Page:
Stephanie Walsh facilitates a panel discussion with four leading BRM/CIO – all women. We hear some great stories from LaVerne Council, Stephan Walsh, Pernilla Webber, Jeannine McConnel and LeighAnn Thomas.
- Be the best you, you can be
- Stop treating women different – whoever holds a position has that position because they are competent for it – no matter gender or colour!
- Believe in your self – others often believe in you more than you believe in your self
- Mentorship is a really good concept – regardless of gender!
- Stop “mansplaining”! And I don’t think that this relates to men=> women only! I often experience that we talk more than we listen, and we only listen with our ears. We master each other with knowledge!! If we listen more with all senses, and listen more then we talk ,we create better relationships. Respect!
When looking at the audience I realize there are a lot more women at this conference that I normally see at for example an itSMF conference. Are we near 50/50 maybe? BRM institute – any figures on that?
Again – Vaughn Merlyn enters the stage, this time in a breakout session about Roadmap Capability. Vaughan walks us through the capability roadmap and gives us good examples on the steps in the Roadmap. Some learnings:
- The capability of asking the right questions is key to understand the business. Practice on questions!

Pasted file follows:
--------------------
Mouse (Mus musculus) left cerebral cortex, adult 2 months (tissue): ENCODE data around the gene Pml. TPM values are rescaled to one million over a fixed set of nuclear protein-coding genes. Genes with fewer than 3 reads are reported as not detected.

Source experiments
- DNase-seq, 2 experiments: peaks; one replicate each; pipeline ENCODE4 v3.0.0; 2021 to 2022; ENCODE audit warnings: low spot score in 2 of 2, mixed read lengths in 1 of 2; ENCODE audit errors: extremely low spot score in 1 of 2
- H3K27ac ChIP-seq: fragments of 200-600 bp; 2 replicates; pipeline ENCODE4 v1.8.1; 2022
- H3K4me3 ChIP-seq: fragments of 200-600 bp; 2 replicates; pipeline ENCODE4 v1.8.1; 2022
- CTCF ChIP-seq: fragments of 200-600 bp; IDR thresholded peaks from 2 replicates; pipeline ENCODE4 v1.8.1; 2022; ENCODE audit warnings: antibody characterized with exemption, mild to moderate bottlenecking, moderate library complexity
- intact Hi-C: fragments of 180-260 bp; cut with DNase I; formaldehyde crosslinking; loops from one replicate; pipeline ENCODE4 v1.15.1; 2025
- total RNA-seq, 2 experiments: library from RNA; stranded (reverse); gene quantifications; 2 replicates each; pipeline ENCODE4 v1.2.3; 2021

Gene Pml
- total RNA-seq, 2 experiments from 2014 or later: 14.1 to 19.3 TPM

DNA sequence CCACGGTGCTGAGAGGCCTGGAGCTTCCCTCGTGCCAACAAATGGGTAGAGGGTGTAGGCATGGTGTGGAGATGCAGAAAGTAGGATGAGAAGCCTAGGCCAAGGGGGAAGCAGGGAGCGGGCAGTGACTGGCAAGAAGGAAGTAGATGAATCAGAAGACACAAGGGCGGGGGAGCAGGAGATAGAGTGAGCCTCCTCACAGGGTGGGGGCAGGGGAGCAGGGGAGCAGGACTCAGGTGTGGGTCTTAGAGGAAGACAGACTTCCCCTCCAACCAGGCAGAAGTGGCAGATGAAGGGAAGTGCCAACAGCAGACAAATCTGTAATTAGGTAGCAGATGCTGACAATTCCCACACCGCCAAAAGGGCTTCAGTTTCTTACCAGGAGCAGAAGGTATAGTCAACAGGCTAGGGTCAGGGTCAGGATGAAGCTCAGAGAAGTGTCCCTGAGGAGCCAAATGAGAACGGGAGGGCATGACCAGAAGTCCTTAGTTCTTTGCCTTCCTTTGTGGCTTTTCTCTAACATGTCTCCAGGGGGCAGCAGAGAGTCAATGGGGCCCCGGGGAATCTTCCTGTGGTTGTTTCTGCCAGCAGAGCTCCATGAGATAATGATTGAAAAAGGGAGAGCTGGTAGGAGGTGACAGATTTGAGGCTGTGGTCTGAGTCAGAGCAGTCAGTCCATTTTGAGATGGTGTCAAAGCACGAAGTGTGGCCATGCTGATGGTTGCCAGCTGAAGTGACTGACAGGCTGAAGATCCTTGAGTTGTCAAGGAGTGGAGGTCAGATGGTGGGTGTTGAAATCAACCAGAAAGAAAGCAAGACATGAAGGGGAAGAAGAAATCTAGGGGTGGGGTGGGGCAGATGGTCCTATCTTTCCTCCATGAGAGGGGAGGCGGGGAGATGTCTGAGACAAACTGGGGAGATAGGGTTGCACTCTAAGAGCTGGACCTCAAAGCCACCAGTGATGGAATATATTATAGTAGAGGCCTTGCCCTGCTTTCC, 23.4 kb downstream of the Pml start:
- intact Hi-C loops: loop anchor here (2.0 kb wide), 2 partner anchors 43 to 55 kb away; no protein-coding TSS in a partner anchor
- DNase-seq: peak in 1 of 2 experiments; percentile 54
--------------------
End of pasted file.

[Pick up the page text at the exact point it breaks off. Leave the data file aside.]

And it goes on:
- Look out for “arm waiving” when asking questions about strategy. Sometimes the business can’t answer your questions and when arms are starting to wave around you might have pushed the to far. Regroup and consider how you can help!
- When in trouble – ask questions 😉
- Make sure your EA really is EA. It might be “database architecture” or “server architecture” masked as EA. Vaughan recommends the book “EA as strategy”. Google it!
Back in the same room again, now to listen to and what to consider when moving from Tactical BRM to strategic BRM. Again a lot of good points and the pattern of business understanding, language, change of behaviour, defining the role comes up here to. It’s again clear that we have some key capabilities that we need to focus on to move up the maturity ladder.
- Business language
- Define the role correct
- Make sure BRM is at the appropriate level in the organisation